so the quality is much lower than using pass-through printing or print-
to-file in HPGL or PostScript format.  The advantage of the VersaTerm
screen grab is that it is quick and easy, and any Mac user can do it
without having to "learn any new tricks".

The command "ps" I have never gotten to work.  But, since the only
PostScript printer we have is in the Boss's office, I don't really get
much chance to experiment, either  :-)

The command "lj", pass-through printing to LaserJet, has never worked for
me before, but it just worked 5 minutes ago.  Hmmmmmmm.  It did goof up
the margin, however, so I might have to set the page to something else
besides A4.

The command "hp" is my main workhorse.  This gives me the plotter files
that I can download to the PC and manipulate with WP Presentations,
DrawPerfect, or WordPerfect, and then save as .wpg files on the PC (as I
described in my previous post).

The command "eps" should work, but it won't.  I have tried having GCG
print to an EPSF file, downloading the file onto a PC and a Mac, and then
importing the file into programs (WP on PC, Canvas on Mac) which say that
they support EPSF format.  The result (if I remember correctly - it's been
a couple of years now) was the same in both cases.  The PC, or Mac,
program would import the file and display it as a large dotted outline
which would be completely empty, except for the name "psout.epsf" (or
"psout.eps" in the PC case ;-) in the center of the large, empty dotted

[I know very little about the makeup of PostScript files, so maybe
someone else should clarify the following.]

I had heard some where that PostScript (or was it EPSF?) files contain two
seperate images, a "screen image" and a "printer image".  In addition, I
heard that some "PostScript" (EPSF?) files only contain a "printer
image".  So, when I saw the above results with PostScript files, I
figured that this was the case with GCG files.  But, if I try printing
one of these files with either PC or Mac, I just get a large, empty
dotted outline with the name "psout.epsf" in the center.  Hmmmmmmm.

Since I don't have regular access to a PostScript printer or a Mac which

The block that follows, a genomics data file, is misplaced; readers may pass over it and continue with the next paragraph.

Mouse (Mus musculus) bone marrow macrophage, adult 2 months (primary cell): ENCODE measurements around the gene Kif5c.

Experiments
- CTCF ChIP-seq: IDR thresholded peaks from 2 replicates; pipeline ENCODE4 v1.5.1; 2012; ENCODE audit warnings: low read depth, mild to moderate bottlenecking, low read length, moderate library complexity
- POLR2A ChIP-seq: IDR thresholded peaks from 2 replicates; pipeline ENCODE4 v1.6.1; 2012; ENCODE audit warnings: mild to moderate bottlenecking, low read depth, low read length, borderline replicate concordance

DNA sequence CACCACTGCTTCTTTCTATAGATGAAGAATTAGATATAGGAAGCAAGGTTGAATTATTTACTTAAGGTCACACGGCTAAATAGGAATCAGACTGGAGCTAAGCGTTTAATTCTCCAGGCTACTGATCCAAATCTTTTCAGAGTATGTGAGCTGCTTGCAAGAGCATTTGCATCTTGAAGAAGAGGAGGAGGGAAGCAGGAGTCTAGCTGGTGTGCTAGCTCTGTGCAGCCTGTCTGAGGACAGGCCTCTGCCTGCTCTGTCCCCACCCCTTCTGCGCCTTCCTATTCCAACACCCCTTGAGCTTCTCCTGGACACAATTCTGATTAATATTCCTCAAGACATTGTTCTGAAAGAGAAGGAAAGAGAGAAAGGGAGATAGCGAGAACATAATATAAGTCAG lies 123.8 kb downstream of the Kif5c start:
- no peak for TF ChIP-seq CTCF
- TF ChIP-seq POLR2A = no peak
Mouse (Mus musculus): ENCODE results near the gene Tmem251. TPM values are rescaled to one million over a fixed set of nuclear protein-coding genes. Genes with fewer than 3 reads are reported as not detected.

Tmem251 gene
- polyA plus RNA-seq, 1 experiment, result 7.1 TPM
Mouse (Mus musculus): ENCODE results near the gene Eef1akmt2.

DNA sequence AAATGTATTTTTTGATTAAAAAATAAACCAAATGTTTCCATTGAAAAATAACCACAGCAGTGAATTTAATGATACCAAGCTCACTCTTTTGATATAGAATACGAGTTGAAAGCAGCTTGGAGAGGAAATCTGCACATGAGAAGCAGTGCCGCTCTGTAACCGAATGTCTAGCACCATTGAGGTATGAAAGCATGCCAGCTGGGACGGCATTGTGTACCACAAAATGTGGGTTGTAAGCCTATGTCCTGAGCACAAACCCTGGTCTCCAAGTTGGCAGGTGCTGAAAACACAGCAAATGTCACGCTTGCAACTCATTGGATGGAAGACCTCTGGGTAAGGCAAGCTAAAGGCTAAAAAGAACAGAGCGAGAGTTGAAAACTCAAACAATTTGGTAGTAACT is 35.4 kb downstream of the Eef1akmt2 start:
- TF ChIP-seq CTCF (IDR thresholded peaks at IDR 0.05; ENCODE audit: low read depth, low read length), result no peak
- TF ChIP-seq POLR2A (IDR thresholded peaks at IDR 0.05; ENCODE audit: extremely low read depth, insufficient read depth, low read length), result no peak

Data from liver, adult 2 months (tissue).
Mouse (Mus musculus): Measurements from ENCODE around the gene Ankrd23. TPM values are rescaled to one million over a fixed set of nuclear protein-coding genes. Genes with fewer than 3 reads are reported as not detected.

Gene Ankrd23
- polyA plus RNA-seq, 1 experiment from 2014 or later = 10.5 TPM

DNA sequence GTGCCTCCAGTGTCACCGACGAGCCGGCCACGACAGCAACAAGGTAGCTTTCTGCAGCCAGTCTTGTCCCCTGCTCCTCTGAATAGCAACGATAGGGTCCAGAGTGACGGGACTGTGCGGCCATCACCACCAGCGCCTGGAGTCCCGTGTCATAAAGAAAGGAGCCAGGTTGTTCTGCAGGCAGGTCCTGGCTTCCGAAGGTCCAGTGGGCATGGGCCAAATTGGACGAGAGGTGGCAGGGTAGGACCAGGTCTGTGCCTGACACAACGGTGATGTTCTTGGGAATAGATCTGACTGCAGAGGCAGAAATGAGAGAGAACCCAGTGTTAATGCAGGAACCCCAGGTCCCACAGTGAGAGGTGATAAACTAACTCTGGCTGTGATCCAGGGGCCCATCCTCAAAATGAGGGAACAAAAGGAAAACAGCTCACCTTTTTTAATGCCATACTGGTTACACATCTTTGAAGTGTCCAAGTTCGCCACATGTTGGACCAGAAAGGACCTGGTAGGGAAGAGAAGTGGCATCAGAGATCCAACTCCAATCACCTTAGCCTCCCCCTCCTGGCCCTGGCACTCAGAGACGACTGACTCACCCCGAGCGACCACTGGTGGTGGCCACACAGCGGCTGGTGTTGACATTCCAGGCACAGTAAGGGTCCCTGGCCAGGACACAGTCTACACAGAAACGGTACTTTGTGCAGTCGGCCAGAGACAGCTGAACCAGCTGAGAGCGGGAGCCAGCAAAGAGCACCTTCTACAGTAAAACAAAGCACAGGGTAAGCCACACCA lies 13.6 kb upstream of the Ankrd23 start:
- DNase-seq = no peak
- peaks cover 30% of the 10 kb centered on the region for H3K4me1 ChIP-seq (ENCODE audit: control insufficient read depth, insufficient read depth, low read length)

is better than a 1 meg Mac Plus, I *really don't care* about PostScript
printing.  However, printing to a PostScript file strikes me as an
*excellent* solution for the Mac users out there with access to high-
powered graphics software.  If I had a well-endowed Mac I would be
determined to figure out the method of importing GCG PostScript files
into Canvas and saving them as Canvas files.  And, once I figured it out,
that would be The Only Way for me.  :-)

If someone out there does know the secret if importing these PostScript
files into Mac software, please post about it.  It won't do me personally
any good, but there a lot of Mac users who could really benefit by this
approach.  And, since my Boss has a suitable Macintosh, he would also
want to know about this.  ;-)

>that's it.  The hpgl sets to Hewlett Packard Graphics Language, laserjetiii
>sets to the printer type, and term sets standard output to your terminal 
>(ie, your pc).  Oh yeah, you must have a couple megs of memory in your
>printer to handle the size of the graphics output from most of the programs
>in GCG.  It doesn't cost that much.  You can still test it out without the
>extra memory with some of the smaller outputs, but it will choke on the
>big ones.  Good Luck.
>.	Leonard N. Bloksberg
>.	bloksber at pilot.msu.edu

Hopefully, with all the ideas and suggestions we toss out on the net, every
user can find an ideal way to deal with these graphics.  :-)

                                                      David Northcliffe
                                                      dln4300 at rigel.tamu.edu
                                                      dln4300 at tamuts.tamu.edu